Travelogue

Day Two: An Economy of Movement

Overlooking East Jerusalem

“It is clear that there must be improvement in the Palestinian people’s ability to move goods within (the Palestinian) territories and to outside markets,” explained Jonathan Carpenter, Economic Section Chief of the Consulate General. Carpenter was describing what others have called the “hollowing out” of the Palestinian economy. The CRS delegation met with Carpenter, the acting head of the Consulate, Micaela A. Schweitzer-Bluhm, and the just arrived USAID representative, Thomas Johnson, at this well-secured former Catholic Monastery in West Jerusalem.

After just two days in the country, it is immediately clear to all of us that you cannot talk about economic development without delving deeply into the overarching issues of security from the Israeli point of view, and freedom of movement from the Palestinians vantage point. Almost every single conversation with Israeli officials and Palestinians comes back to one of these two issues.

No Israeli, Palestinian or US official would disagree that it is very difficult, if not impossible, for a Palestinian to travel for work or school between the principal areas of the Palestinian territories – East Jerusalem, Bethlehem, Gaza, Hebron. This was confirmed over and over again by our CRS’ staff day-to-day experience on the ground. In this tiny region, small farmers cannot take their goods to market, stonecutters can not ship their product to Israeli businessmen and college students are hesitant to dream of attending college outside the narrow confines of their immediate area. The average income of Palestinians in East Jerusalem, for example, is less than 1/3 of the income of that of $30,000 average salary in Israel.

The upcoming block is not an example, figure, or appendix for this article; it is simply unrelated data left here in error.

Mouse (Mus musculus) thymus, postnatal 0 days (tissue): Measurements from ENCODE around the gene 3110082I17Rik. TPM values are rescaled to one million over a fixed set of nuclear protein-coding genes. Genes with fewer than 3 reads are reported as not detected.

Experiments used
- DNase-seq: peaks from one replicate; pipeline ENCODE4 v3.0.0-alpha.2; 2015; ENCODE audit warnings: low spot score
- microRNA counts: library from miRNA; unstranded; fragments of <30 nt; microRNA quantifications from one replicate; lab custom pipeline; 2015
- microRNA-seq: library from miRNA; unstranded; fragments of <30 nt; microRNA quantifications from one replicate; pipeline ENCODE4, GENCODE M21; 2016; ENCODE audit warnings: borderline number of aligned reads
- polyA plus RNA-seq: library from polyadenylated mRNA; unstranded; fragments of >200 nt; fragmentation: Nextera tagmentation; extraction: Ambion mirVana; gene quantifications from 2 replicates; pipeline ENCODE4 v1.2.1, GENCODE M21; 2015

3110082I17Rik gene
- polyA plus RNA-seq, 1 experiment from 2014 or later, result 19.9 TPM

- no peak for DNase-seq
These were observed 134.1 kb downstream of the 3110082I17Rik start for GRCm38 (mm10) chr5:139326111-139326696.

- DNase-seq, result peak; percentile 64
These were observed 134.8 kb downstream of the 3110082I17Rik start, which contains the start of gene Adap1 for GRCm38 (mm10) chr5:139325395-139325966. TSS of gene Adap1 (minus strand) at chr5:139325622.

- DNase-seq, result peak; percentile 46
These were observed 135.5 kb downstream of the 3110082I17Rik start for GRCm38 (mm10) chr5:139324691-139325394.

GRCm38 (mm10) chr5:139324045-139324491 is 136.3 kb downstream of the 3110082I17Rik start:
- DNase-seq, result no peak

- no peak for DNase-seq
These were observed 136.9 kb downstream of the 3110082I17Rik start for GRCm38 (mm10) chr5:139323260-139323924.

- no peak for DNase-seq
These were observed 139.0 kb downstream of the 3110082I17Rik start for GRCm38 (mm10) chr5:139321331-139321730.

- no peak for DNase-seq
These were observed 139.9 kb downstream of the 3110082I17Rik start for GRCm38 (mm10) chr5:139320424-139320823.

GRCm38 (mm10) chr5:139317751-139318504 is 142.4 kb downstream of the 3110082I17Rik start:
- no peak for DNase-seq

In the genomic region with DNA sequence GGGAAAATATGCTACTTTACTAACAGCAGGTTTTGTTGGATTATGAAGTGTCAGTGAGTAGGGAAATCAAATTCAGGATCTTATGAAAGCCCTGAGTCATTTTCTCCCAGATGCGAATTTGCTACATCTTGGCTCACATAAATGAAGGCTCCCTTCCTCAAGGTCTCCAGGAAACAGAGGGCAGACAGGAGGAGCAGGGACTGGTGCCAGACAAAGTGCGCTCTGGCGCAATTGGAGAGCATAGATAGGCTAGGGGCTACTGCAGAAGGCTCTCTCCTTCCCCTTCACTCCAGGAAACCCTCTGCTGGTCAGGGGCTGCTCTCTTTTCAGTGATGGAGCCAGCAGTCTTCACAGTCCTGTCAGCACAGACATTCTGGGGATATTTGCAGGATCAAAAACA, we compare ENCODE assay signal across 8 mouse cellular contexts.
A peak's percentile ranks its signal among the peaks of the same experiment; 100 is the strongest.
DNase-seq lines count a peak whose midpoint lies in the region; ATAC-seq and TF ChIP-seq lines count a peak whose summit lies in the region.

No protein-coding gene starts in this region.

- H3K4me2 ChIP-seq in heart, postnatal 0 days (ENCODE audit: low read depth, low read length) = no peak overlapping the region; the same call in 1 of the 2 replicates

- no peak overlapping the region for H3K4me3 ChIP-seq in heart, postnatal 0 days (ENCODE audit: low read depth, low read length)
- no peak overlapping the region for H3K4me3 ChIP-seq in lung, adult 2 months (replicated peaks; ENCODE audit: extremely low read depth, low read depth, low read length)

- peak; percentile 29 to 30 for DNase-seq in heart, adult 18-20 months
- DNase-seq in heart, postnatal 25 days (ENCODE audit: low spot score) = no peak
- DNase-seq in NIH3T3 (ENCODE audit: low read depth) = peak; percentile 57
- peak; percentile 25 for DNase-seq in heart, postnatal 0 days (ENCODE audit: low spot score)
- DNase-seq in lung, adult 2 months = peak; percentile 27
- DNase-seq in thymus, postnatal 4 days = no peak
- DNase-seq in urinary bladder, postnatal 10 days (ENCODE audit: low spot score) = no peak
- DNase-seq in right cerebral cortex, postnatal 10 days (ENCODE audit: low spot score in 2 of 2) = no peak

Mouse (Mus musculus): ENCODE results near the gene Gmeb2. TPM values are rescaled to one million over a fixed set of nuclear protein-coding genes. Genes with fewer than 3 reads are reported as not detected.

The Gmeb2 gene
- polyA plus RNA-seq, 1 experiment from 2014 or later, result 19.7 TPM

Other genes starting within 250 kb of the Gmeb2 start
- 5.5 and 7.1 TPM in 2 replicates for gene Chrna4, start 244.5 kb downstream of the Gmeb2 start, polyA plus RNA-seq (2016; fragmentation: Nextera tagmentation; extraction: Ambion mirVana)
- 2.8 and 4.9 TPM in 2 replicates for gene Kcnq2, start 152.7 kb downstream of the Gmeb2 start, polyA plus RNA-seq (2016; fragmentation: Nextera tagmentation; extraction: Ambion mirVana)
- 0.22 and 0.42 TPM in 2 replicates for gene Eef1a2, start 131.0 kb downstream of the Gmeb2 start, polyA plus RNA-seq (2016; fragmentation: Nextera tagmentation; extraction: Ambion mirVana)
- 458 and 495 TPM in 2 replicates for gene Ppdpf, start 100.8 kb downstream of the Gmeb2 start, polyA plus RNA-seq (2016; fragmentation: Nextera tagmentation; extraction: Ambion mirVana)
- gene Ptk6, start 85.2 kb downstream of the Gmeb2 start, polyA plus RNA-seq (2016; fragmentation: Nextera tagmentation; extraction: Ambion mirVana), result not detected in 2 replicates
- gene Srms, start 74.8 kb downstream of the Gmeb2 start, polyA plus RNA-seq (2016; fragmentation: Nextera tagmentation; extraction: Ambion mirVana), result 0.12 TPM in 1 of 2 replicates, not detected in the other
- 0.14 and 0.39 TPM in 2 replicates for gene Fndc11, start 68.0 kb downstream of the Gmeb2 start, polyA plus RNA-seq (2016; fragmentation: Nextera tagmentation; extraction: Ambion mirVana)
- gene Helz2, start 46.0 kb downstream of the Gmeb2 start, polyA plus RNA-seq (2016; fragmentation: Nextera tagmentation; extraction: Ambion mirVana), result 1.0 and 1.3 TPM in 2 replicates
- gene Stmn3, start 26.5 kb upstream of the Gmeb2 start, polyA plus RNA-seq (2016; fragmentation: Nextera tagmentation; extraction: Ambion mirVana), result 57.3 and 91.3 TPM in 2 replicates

This is not some sort of remote hypothetical issue for the Muslim and Christian people of East Jerusalem. They deal with checkpoints, outright restrictions about travel on well-paved “Israeli only” roads, years waiting for housing and business permit that never come. These are not hidden realities; quite to the contrast these are formal, well-published and fully debated policies of the democratically elected Israeli Knesset (Parliament). Why: in a word “security, security, security.”

“There is no question this is an increasing problem …but I am seeing some positive steps towards collaboration taken by both sides, says Carpenter. For example, $125 million was released to fund the salaries of Palestinian government workers, many of whom had not been paid by the Palestinian Authority for months. Pumping this much money into the relative small economy of the Palestinian territories has had a very positive impact. However, the PA is broke and the funds will run out by the end of this year.”

Tourism is the key to the economic health of Jerusalem, with its ability to attract Christian, Jewish and Muslim tourists from all over the world. However, in our walks around the Palestinian area of East Jerusalem and even in the Old City, we ran across only small pockets of tourists. This city should be thriving but instead the vendors call out in discouraged voices trying to entice us to buy something.